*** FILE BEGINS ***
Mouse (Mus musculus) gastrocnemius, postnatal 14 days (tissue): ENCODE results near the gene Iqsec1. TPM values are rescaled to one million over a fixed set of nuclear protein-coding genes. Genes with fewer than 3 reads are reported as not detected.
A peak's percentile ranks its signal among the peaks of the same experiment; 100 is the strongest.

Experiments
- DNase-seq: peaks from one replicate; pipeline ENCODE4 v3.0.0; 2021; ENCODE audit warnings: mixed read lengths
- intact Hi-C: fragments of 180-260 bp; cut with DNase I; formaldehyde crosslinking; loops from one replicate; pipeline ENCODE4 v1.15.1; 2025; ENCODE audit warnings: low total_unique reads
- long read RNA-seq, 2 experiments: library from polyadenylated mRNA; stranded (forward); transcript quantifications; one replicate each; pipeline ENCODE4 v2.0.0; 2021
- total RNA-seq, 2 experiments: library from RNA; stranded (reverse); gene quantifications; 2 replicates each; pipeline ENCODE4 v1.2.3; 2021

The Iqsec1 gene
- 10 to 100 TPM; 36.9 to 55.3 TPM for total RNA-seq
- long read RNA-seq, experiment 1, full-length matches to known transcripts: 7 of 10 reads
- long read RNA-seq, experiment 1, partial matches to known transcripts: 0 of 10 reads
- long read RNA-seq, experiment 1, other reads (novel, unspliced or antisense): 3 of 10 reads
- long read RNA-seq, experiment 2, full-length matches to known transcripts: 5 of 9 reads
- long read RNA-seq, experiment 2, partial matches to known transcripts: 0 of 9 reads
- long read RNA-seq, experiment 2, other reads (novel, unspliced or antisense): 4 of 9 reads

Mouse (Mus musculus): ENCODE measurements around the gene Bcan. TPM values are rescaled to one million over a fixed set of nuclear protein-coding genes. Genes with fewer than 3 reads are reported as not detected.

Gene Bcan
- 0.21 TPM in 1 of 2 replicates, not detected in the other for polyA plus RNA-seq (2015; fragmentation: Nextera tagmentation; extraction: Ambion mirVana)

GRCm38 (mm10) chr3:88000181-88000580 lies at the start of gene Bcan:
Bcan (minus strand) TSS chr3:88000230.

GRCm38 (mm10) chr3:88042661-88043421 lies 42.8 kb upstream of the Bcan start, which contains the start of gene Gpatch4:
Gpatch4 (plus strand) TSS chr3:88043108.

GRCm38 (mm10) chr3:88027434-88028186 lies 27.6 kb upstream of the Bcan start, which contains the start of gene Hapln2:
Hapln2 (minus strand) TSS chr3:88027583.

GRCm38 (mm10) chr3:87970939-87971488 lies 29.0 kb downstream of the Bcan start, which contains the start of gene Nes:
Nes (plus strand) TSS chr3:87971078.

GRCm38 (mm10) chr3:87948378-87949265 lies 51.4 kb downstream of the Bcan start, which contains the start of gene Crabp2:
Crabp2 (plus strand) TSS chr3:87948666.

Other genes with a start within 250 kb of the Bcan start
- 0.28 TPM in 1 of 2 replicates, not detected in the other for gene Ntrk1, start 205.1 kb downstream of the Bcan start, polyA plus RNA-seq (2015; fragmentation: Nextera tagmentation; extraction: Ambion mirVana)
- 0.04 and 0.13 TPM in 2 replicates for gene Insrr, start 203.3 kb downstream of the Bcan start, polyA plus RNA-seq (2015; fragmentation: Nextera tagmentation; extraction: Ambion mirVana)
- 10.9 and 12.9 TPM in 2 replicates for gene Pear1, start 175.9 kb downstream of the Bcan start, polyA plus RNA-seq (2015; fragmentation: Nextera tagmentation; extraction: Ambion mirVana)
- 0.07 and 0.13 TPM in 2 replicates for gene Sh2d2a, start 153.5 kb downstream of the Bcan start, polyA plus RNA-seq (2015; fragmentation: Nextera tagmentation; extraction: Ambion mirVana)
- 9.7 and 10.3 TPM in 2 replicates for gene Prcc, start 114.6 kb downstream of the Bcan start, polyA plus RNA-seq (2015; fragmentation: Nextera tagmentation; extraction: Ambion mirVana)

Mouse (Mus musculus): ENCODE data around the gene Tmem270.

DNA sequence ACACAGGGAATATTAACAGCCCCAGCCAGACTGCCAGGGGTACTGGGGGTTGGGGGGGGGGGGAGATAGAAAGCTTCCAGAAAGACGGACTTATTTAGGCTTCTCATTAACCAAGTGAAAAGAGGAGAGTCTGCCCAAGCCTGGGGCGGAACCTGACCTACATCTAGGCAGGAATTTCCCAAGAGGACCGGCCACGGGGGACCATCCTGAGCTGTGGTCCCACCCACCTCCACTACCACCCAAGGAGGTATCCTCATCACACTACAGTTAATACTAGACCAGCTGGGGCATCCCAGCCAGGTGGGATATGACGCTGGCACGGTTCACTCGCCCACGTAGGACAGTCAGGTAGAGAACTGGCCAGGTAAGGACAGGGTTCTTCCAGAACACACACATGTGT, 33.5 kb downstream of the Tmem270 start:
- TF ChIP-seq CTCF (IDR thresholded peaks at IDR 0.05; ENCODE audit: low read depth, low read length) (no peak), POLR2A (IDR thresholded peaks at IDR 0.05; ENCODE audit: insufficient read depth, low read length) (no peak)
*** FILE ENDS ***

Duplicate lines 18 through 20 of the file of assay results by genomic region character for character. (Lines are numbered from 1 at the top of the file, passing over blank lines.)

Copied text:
- 0.21 TPM in 1 of 2 replicates, not detected in the other for polyA plus RNA-seq (2015; fragmentation: Nextera tagmentation; extraction: Ambion mirVana)

GRCm38 (mm10) chr3:88000181-88000580 lies at the start of gene Bcan:
Bcan (minus strand) TSS chr3:88000230.